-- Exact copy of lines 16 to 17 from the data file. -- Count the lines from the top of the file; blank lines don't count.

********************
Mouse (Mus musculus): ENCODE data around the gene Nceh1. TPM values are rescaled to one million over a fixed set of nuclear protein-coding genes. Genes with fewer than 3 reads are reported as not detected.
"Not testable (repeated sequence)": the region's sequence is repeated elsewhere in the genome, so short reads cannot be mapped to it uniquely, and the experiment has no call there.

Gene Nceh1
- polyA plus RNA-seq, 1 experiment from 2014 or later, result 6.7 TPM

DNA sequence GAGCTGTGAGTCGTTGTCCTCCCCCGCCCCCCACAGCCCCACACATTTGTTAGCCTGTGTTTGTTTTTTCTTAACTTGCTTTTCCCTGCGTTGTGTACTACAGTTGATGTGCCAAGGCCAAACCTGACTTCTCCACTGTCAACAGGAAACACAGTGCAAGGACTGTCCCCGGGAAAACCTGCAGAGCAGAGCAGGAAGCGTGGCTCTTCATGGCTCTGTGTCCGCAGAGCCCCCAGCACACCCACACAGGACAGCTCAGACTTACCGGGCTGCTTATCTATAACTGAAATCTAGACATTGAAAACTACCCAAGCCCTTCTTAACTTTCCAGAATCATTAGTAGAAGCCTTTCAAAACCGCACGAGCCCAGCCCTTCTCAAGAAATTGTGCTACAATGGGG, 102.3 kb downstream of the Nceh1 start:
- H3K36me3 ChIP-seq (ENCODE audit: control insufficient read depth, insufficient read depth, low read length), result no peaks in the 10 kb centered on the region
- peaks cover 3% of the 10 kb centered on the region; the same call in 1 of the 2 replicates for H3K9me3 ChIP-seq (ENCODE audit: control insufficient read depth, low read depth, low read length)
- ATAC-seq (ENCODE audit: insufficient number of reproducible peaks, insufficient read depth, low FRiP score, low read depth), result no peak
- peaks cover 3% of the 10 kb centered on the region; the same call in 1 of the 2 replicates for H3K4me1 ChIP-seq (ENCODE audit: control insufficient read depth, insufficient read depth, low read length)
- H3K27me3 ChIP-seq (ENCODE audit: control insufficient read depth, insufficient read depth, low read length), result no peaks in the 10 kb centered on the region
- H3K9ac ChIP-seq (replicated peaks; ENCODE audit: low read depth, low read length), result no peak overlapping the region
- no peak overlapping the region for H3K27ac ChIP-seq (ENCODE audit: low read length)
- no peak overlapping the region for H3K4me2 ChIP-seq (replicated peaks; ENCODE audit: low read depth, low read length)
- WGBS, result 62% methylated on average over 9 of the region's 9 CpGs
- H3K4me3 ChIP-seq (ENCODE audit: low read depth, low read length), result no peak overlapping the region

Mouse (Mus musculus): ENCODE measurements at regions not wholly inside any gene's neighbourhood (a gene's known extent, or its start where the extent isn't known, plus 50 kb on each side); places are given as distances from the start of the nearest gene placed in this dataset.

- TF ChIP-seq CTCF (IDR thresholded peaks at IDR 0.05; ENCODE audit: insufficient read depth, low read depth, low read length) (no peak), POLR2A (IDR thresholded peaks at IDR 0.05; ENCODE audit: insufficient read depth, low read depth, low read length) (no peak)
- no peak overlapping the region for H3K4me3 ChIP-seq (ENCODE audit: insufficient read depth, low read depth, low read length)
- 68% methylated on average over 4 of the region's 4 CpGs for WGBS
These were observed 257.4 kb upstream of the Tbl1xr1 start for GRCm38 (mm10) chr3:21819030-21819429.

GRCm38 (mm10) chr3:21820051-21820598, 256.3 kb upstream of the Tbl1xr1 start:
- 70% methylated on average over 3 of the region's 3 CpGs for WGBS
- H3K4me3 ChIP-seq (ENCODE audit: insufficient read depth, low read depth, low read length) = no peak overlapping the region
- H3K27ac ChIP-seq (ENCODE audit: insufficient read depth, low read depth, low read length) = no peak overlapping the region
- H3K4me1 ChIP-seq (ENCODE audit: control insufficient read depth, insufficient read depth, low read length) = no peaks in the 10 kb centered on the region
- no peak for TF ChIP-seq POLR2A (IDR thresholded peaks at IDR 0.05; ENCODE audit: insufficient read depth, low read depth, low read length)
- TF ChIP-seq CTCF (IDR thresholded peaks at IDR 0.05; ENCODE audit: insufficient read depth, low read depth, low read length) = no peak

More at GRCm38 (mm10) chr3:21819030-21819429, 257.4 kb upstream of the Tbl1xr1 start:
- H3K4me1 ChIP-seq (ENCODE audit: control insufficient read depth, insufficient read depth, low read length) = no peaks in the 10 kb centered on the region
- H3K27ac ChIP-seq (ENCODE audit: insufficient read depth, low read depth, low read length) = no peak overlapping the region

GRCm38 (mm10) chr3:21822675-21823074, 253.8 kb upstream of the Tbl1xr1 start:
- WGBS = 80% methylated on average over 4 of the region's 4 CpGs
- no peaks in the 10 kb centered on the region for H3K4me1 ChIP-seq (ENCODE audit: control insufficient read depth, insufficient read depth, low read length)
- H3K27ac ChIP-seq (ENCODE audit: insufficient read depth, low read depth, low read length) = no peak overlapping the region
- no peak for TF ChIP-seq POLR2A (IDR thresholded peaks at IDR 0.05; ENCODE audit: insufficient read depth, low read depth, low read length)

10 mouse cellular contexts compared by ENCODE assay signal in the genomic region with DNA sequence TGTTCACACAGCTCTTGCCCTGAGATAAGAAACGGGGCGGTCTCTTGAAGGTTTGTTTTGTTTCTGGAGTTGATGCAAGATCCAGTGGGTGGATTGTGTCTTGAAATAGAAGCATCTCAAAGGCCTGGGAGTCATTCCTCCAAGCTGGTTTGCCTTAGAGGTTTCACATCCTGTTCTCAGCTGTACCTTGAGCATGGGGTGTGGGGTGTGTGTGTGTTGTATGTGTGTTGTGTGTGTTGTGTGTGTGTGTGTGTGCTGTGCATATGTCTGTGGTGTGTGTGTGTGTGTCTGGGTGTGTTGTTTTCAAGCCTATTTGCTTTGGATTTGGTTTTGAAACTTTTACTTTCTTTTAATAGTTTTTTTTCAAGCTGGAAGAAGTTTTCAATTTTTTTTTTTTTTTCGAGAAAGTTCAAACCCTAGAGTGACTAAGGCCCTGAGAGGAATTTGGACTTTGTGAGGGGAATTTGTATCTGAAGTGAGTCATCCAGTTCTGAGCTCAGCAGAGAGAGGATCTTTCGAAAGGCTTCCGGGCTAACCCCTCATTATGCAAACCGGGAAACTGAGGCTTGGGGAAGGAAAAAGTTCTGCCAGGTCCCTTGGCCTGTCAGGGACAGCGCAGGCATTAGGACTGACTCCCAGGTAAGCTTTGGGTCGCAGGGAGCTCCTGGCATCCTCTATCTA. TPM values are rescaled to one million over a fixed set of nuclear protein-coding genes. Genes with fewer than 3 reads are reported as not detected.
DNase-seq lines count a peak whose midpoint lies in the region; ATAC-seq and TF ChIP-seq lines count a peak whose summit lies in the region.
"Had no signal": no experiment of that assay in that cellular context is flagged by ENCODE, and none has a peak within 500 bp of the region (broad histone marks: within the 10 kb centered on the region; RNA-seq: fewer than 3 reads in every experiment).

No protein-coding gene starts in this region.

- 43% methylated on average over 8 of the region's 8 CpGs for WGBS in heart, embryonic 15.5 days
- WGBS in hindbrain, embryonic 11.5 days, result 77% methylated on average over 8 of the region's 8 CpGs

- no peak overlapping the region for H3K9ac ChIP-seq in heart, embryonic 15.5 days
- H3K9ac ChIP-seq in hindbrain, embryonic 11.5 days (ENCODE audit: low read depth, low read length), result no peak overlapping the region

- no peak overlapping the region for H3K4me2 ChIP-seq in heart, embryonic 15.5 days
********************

Mouse (Mus musculus): ENCODE measurements at regions not wholly inside any gene's neighbourhood (a gene's known extent, or its start where the extent isn't known, plus 50 kb on each side); places are given as distances from the start of the nearest gene placed in this dataset.

- TF ChIP-seq CTCF (IDR thresholded peaks at IDR 0.05; ENCODE audit: insufficient read depth, low read depth, low read length) (no peak), POLR2A (IDR thresholded peaks at IDR 0.05; ENCODE audit: insufficient read depth, low read depth, low read length) (no peak)